Zen Dialogue

Life is available only in the present moment. You are still grounded in the present moment. The present is all you ever have.

Zen teachers train their young pupils to express themselves. Two Zen temples each had a child protégé. One child, going to obtain vegetables each morning, would meet the other on the way.

“Where are you going?” asked the one.

“I am going wherever my feet go,” the other responded.

This reply puzzled the first child who went to his teacher for help.

“Tomorrow morning,” the teacher told him, “when you meet that little fellow, ask him the same question. He will give you the same answer, and then you ask him: ‘Suppose you have no feet, then where are you going?’ That will fix him.”

The children met again the following morning.

“Where are you going?” asked the first child.

“I am going wherever the wind blows,” answered the other.

This again nonplussed the youngster, who took his defeat to his teacher.

“Ask him where he is going if there is no wind,” suggested the teacher.

The next day the children met a third time.

“Where are you going?” asked the first child.

“I am going to market to buy vegetables,” the other replied.

Wake Early To Enjoy The Dawn Chorus

The dawn chorus reaches it’s peak around this time of year.

Every morning from March to July, the finest sopranos, tenors and baritones warm up their voices for the greatest concert on earth.

As breeding season gets underway, birds will sing at their best and with some practice you can learn to identify the dawn chorus singers. Dunnocks and robins are among the earliest to start singing about an hour before sunrise.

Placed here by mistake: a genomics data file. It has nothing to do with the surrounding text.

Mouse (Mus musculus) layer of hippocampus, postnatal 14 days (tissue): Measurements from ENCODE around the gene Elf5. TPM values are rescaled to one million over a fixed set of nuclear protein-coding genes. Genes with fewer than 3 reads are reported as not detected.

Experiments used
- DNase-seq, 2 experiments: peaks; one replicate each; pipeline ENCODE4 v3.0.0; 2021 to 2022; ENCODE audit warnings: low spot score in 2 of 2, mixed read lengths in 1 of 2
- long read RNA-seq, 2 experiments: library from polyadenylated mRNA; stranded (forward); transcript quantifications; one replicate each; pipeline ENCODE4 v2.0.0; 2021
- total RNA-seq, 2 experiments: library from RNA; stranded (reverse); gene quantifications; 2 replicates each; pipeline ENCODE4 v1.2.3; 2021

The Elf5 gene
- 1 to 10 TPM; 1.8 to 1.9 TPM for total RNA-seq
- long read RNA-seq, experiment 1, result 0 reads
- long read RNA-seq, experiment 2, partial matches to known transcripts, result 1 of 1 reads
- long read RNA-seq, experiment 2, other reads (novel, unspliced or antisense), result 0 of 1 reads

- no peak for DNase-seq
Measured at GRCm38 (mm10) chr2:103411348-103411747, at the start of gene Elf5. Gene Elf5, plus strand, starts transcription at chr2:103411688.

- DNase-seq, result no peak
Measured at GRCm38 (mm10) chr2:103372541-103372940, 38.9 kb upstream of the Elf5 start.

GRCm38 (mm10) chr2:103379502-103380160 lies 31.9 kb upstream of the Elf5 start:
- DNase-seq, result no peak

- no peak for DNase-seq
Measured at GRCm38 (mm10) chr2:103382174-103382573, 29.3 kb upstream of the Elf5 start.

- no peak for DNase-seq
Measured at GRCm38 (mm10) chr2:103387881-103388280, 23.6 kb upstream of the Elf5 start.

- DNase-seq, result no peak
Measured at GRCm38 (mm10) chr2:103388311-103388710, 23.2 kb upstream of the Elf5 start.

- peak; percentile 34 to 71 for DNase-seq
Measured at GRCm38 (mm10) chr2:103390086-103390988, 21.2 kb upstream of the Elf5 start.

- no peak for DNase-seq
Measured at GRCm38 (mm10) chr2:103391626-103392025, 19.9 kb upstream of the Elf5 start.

Then blackbirds and song thrushes join in as the ground warms and worms become more active. Finally, contributing to the crescendo, wrens, tits and warblers come in, with the tiny call of the goldcrest on stage too. These later arrivals to the choral scene eat insects and are perhaps more sensitive to the coldness of dawn

Buddha’s Zen

Zen is also a form of Buddism that emphasises the originally pure nature of the mind. Zen, more than anything else, is about reclaiming and expanding the present moment. Life exists in the present, or nowhere at all, and if you cannot grasp that you are simply living a fantasy.

Buddha said: “I consider the positions of kings and rulers as that of dust motes. I observe treasures of gold and gems as so many bricks and pebbles. I look upon the finest silken robes as tattered rags. I see myriad worlds of the universe as small seeds of fruit, and the greatest lake in India as a drop of oil on my foot. I perceive the teachings of the world to be the illusion of magicians.”

And Buddha also said: “I discern the highest conception of emancipation as a golden brocade in a dream, and view the holy path of the illuminated ones as flowers appearing in one’s eyes. I see meditation as a pillar of a mountain, Nirvana as a nightmare of daytime. I look upon the judgment of right and wrong as the serpentine dance of a dragon, and the rise and fall of beliefs as but traces left by the four seasons.”

Non-Attachment

Attachments were always around us and within us. Thus, the problem was we can be accepted them or determined how to abandon.